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Porsche on a ‘Mission’ for top employees

Mission underway: Porsche’s Mission E concept forms the basis of the sportscar marque’s first electric vehicle that is due to be launched globally at the end of this decade.

Wanted: 1400 employees, most with new-age e-mobility smarts, to work on Porsche EV

28 Jul 2016

PORSCHE is preparing to hire more than 1400 new employees to work on the development and production of its inaugural all-electric sportscar based on the Mission E concept unveiled at the Frankfurt motor show last September.

This is up from the 1000 previously anticipated late last year when the German sportscar marque officially gave the program the green light and announced it would invest around €1 billion ($A1.5 billion) to create the hi-tech zero-emissions vehicle.

The production model’s nameplate is still to be revealed, but the car is due for release at the end of the decade and Porsche has declared it as “beginning a new chapter in the history of the sportscar”.

Porsche this week acknowledged the difficulties it was experiencing in recruiting personnel with expertise in digitisation, e-mobility, smart mobility and vehicle connectivity, particularly when most of the world’s leading car-makers – including key rivals such as Mercedes-Benz, BMW and Tesla Motors – and technology companies such as Google and Apple are all investing heavily in this area.

Indeed, the company’s head of human resources and social affairs Andreas Haffner described the current competitiveness in the industry as “a war for talents”.

“We are in direct competition with other auto-makers and suppliers and IT firms in our global search for talented experts,” he said.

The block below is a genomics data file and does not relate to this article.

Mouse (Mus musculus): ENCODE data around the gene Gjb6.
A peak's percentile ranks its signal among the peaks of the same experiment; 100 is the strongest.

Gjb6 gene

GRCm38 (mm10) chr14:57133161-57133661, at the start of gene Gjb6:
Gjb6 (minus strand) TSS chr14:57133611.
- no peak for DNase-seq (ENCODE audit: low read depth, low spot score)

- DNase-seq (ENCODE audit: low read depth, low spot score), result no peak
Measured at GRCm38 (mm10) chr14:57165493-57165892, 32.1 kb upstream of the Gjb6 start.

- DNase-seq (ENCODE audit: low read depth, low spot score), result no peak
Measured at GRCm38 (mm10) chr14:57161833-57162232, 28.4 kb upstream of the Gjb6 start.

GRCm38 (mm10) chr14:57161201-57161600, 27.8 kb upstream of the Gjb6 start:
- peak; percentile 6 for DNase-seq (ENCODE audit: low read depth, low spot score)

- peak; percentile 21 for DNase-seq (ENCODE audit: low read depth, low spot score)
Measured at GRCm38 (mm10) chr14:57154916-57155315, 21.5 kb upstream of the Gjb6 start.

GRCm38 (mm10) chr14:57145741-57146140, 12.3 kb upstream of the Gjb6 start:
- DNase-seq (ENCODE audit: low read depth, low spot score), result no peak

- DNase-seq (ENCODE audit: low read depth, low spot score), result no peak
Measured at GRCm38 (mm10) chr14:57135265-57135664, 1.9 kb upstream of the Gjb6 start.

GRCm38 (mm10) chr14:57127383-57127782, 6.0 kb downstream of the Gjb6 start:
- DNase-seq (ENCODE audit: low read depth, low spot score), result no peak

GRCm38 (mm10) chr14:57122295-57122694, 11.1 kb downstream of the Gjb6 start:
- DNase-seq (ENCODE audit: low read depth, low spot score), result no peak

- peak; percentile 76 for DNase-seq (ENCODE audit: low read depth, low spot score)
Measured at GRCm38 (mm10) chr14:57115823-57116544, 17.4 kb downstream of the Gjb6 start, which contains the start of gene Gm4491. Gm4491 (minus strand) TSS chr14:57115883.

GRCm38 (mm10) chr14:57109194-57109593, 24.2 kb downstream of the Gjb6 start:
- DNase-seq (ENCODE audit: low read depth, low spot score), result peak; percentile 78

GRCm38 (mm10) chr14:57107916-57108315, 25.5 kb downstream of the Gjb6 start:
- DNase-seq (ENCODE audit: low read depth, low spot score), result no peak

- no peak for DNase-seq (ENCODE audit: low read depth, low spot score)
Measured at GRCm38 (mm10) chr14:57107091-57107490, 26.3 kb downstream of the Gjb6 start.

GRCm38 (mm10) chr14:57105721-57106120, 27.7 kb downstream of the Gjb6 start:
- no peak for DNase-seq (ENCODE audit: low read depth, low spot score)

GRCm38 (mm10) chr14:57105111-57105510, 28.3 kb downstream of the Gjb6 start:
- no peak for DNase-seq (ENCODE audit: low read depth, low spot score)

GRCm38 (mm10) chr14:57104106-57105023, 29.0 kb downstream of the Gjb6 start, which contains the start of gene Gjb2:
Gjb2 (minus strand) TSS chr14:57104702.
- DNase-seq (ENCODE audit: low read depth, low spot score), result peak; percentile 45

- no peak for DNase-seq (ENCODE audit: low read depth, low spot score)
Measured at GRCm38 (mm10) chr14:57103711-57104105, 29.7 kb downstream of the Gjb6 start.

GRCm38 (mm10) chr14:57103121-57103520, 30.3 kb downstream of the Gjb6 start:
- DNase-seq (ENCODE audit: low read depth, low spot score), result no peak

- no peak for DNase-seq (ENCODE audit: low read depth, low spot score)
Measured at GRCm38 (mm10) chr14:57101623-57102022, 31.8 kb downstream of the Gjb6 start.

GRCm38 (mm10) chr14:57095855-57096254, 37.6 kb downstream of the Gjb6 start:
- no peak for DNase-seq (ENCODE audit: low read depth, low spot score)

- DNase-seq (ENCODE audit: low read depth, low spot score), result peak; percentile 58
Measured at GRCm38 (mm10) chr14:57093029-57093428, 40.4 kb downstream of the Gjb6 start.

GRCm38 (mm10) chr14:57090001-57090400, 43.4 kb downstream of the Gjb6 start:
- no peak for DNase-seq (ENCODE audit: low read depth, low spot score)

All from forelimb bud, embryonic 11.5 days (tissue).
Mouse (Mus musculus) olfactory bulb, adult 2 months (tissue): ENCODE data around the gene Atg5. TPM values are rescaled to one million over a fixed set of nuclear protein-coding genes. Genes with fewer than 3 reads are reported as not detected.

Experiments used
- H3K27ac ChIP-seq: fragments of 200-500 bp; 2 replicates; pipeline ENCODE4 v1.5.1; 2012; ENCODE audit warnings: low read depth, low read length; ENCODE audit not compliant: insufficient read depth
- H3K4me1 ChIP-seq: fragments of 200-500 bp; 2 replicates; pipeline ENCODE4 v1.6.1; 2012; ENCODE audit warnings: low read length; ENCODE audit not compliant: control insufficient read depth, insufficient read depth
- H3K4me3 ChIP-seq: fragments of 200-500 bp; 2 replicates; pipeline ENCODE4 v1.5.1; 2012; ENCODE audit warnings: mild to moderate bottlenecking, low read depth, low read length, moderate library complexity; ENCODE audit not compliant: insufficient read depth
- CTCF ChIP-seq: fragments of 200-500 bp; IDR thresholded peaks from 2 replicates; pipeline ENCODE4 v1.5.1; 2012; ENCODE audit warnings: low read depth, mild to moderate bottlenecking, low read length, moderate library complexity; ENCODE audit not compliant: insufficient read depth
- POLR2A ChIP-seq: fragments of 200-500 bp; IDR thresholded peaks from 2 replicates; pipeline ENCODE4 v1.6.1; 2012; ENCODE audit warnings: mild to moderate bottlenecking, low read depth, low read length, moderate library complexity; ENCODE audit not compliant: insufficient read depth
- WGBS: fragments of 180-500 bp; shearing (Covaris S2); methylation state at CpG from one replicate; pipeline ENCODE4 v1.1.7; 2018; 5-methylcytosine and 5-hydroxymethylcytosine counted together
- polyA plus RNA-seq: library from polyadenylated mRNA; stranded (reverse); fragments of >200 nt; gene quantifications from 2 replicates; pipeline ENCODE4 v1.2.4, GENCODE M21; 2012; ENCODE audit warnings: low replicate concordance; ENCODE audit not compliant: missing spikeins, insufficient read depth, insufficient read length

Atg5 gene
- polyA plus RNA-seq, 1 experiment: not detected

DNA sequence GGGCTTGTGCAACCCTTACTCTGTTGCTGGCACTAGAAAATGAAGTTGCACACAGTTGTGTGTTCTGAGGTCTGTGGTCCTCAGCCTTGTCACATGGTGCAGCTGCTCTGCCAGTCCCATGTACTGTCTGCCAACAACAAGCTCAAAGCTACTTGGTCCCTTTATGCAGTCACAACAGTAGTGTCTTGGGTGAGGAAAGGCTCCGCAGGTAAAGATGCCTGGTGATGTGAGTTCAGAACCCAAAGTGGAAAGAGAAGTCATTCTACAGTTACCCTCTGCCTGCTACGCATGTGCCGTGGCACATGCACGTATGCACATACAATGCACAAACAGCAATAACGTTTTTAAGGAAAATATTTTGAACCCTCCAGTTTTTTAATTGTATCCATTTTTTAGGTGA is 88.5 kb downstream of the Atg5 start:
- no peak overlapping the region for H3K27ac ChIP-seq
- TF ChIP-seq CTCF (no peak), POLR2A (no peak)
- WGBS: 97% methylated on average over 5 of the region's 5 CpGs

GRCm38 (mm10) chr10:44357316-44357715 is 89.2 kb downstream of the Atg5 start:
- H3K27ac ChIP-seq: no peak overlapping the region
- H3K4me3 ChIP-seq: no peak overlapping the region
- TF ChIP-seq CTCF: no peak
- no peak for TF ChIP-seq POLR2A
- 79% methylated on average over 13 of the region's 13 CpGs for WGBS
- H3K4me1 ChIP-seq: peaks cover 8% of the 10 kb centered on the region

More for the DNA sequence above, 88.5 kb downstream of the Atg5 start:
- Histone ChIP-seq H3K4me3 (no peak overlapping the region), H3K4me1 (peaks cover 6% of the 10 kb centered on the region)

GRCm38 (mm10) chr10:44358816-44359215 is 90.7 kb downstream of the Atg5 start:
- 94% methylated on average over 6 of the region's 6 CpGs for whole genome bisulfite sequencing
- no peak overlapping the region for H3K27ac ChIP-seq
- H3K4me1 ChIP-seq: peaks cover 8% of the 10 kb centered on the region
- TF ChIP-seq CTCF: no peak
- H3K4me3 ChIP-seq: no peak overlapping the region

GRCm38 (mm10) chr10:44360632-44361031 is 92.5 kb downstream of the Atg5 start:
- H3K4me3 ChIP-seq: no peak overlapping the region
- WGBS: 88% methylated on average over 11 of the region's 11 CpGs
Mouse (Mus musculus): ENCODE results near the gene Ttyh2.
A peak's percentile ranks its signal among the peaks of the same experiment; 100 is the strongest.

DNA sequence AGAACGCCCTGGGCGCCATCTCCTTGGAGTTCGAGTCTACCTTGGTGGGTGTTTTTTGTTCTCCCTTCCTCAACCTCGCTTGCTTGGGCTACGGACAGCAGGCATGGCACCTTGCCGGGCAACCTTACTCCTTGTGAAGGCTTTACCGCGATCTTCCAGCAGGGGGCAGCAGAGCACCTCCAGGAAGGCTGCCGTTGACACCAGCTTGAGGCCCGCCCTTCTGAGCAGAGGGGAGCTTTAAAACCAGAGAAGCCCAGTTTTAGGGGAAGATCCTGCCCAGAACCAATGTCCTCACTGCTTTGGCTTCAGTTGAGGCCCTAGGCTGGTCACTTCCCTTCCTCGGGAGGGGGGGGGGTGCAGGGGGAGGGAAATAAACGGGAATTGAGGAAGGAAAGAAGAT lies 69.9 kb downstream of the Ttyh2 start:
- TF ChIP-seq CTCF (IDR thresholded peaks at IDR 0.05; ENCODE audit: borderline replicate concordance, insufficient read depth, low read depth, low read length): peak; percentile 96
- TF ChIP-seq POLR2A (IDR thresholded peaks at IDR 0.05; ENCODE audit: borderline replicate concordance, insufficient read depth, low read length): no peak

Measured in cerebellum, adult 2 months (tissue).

“Money alone is not enough to attract these creative minds. You also need to offer exciting challenges, an inspiring environment, the greatest possible freedom to create and, now more than ever, attractive programs for the work-life balance.

“However, with the hiring of more than 1500 college graduates over the last five years, we have shown that we can offer secure jobs with attractive career opportunities.”

As well as connected-car technology experts, Porsche said its recruitment drive was focusing on production planners familiar with Factory 4.0 – part of the so-called fourth industrial revolution that relies heavily on digital processes and software-based systems including the ‘Internet of Things’ (IoT) and cloud computing.

It is also looking for 50 “creative individuals” to work for its newly established subsidiary Porsche Digital GmbH “to integrate the latest technologies into mobility solutions”, while new apprentice numbers will be pushed up from 150 to 220.

Porsche says it has received more than 140,000 job applications over the past year – including 7500 for the apprenticeships on offer – and that its staff turnover rate is just 0.6 per cent.

According to Mr Haffner, the VW Group-owned sportscar manufacturer – which has doubled its workforce since 2010 and as at the end of June had 26,200 people on the payroll – is also focusing heavily on retraining workers at its Zuffenhausen factory as production processes change.

“With the factory for the Mission E, we will usher in a new era with new technologies,” he said. “That’s why we’re hiring new people – but it’s just as important to improve the skills of our current workforce.”

Porsche Digital GmbH was set up earlier this year to strengthen the company’s position in the area of digital mobility solutions, including connectivity, smart mobility and autonomous vehicles.

It is headed by Thilo Koslowski – a widely recognised IT guru who joined Porsche in April after making his name as an expert in new-age automotive technology with US IT consulting firm Gartner – and based in Ludwigsburg, near Stuttgart, with further sites to be set up in Berlin, Silicon Valley and China.

The new subsidiary is designed to keep Porsche up to date – and ahead of the pack – in terms of new and emerging technology, with a focus on developing partnerships and equity holdings in venture capital funds and start-ups “which offer offer opportunities for close collaboration with innovative, high-growth companies, talents and new technologies”.

Porsche chief executive Oliver Blume described the new venture as “a logical step in order for Porsche to successfully position itself for the digital future”.

“Innovation does not emerge by itself,” he said. “It is all about developing ideas systematically.

“Porsche has many ideas. The challenge is to think across functional divisions, use external resources and take concrete action very rapidly – especially in the digital environment.”

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